By Mervyn Rothstein
16 Jan 2012
|Photo by Joseph Marzullo/WENN|
"I love that moment just before the curtain goes up," Joel Grey says, "whether I'm sitting in the audience or standing backstage. It's full of expectation. It's a thrill that's unequaled anywhere."
Grey, 79, has felt that excitement for 70 years. He is best known for his legendary, Tony- and Oscar-winning role as the provocative Emcee in the 1966 Kander and Ebb musical Cabaret. He was Amos, Roxie Hart's duped husband, in the long-running revival of Chicago and the original Wizard in Wicked. Now he's comic gangster Moonface Martin in the hit musical Anything Goes at the Stephen Sondheim Theatre.
Grey grew up in Cleveland the son of Mickey Katz, a Yiddish comedian and bandleader known for parodies of popular American songs. "My father was a musician and wanted me to study piano. I had no interest. When I was eight, I went to the theatre, and I remember looking at the stage afterward and pointing and saying, 'I want to do that.' I don't think that's ever changed." At nine he appeared in On Borrowed Time at the Cleveland Play House.
The family moved to Los Angeles, and he did high school theatre. "I directed a Tennessee Williams play, The Lady of Larkspur Lotion. I was expelled. I've always had an edgy part."
His father had a show called The Borscht Capades. "Since I wasn't getting any jobs, I asked him to put me in it. I learned a song in Yiddish called 'Rumania, Rumania,' which I didn't understand. I learned it phonetically. It was a success. The next thing I knew, Eddie Cantor came to see me [in Miami Beach] and put me on television. That was the big leap." Grey was 18. (Cantor co-hosted NBC's "Colgate Comedy Hour" in the early 1950s.)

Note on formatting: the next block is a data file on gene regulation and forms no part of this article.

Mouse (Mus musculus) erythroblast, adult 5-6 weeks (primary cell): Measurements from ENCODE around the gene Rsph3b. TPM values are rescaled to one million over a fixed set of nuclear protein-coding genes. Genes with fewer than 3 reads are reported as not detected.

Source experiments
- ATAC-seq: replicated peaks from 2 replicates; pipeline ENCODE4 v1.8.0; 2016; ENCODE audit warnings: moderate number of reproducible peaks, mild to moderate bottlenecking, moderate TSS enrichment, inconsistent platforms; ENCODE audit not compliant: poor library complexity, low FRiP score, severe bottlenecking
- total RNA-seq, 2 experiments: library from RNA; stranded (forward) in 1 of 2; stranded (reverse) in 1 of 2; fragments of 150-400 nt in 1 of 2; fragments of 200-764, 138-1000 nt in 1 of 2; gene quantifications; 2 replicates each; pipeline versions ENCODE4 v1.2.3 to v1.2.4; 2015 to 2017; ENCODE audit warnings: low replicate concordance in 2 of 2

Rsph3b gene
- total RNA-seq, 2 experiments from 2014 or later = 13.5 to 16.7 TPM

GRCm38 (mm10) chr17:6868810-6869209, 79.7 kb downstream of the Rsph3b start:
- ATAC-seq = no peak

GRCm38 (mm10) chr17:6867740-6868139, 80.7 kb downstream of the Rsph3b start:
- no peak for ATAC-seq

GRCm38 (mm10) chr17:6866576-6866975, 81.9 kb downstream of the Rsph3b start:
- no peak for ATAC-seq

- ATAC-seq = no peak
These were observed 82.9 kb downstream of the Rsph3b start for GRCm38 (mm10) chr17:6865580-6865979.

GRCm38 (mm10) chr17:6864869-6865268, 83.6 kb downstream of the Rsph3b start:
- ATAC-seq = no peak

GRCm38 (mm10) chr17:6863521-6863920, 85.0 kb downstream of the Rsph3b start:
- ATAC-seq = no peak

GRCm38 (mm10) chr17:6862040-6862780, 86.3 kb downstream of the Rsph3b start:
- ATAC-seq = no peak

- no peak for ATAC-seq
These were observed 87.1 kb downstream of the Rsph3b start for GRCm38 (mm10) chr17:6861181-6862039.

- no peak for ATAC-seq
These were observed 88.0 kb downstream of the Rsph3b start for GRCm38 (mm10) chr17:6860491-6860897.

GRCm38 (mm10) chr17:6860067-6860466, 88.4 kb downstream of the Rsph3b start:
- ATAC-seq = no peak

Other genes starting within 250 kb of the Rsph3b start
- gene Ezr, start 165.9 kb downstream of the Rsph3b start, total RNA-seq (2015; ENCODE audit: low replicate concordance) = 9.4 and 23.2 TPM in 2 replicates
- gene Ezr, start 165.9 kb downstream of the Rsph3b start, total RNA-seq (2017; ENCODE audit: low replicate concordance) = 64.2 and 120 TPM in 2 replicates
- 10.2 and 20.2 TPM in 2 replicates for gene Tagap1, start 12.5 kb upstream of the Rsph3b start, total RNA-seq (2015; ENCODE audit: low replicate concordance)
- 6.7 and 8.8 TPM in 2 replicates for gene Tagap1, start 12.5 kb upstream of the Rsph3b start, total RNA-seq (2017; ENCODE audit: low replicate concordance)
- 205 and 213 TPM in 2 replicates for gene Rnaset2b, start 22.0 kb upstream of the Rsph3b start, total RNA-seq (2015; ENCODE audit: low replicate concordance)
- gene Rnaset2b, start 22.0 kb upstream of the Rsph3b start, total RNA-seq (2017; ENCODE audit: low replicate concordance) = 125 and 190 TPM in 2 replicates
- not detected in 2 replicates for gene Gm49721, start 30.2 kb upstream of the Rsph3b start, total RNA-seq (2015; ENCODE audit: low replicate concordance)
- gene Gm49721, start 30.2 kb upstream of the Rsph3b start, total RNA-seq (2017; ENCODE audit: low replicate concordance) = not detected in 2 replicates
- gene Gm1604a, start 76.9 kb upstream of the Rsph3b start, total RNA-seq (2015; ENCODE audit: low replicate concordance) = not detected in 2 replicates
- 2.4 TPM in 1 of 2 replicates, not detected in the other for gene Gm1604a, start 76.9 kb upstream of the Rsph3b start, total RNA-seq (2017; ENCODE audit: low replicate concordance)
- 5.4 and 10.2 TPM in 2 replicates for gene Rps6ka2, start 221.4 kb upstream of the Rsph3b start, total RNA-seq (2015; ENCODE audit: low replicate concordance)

|photo by Joan Marcus|
Grey made his Broadway debut in 1951 when Borscht Capades reached Broadway. Mostly, though, he played nightclubs. "When I was 19, I played the Copacabana." He couldn't get a major Broadway part. "I found myself successful but miserable. Because I'm a theatre person."
In the early 1960s he specialized in taking over Broadway roles and going on tour. First was Neil Simon's Come Blow Your Horn. He replaced Anthony Newley in Stop the World - I Want to Get Off and Tommy Steele in Half a Sixpence. Then came the phone call for Cabaret.
"It was the first part I didn't audition for. When Hal Prince and Kander and Ebb were putting it together, they had me in mind. Unbeknownst to me. We know the rest."
He went on to star in the Broadway musicals George M!, Goodtime Charley and The Grand Tour, earning three Tony nominations.
Anything Goes's Moonface Martin was a role he first couldn't visualize playing. "But Kathleen [Marshall, the director] never faltered. We finally got an idea that it was like Bert Lahr or the Marx Brothers, something specifically stylized."
The future? "After Wicked, I never thought I'd do another long-run Broadway musical. And here I am doing it again and loving it. So I'm not going to say 'never' ever again."